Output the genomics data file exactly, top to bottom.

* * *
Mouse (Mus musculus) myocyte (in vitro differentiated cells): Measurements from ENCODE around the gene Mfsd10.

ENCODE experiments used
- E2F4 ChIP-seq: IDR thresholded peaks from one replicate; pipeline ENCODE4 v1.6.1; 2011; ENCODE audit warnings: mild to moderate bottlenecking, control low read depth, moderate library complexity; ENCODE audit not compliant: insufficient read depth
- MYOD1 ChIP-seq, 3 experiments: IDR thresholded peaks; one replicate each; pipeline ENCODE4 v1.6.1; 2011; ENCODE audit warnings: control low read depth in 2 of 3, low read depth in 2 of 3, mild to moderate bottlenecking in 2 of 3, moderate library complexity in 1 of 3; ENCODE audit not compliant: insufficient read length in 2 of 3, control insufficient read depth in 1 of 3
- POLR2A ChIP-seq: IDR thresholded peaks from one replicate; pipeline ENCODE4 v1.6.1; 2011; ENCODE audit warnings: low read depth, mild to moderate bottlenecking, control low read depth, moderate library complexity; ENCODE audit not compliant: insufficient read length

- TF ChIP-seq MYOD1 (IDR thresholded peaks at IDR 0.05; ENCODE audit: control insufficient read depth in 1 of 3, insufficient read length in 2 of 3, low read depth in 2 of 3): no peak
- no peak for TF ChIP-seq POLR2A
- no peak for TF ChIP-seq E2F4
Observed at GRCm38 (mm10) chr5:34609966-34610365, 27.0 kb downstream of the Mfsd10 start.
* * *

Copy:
Mouse (Mus musculus) myocyte (in vitro differentiated cells): Measurements from ENCODE around the gene Mfsd10.

ENCODE experiments used
- E2F4 ChIP-seq: IDR thresholded peaks from one replicate; pipeline ENCODE4 v1.6.1; 2011; ENCODE audit warnings: mild to moderate bottlenecking, control low read depth, moderate library complexity; ENCODE audit not compliant: insufficient read depth
- MYOD1 ChIP-seq, 3 experiments: IDR thresholded peaks; one replicate each; pipeline ENCODE4 v1.6.1; 2011; ENCODE audit warnings: control low read depth in 2 of 3, low read depth in 2 of 3, mild to moderate bottlenecking in 2 of 3, moderate library complexity in 1 of 3; ENCODE audit not compliant: insufficient read length in 2 of 3, control insufficient read depth in 1 of 3
- POLR2A ChIP-seq: IDR thresholded peaks from one replicate; pipeline ENCODE4 v1.6.1; 2011; ENCODE audit warnings: low read depth, mild to moderate bottlenecking, control low read depth, moderate library complexity; ENCODE audit not compliant: insufficient read length

- TF ChIP-seq MYOD1 (IDR thresholded peaks at IDR 0.05; ENCODE audit: control insufficient read depth in 1 of 3, insufficient read length in 2 of 3, low read depth in 2 of 3): no peak
- no peak for TF ChIP-seq POLR2A
- no peak for TF ChIP-seq E2F4
Observed at GRCm38 (mm10) chr5:34609966-34610365, 27.0 kb downstream of the Mfsd10 start.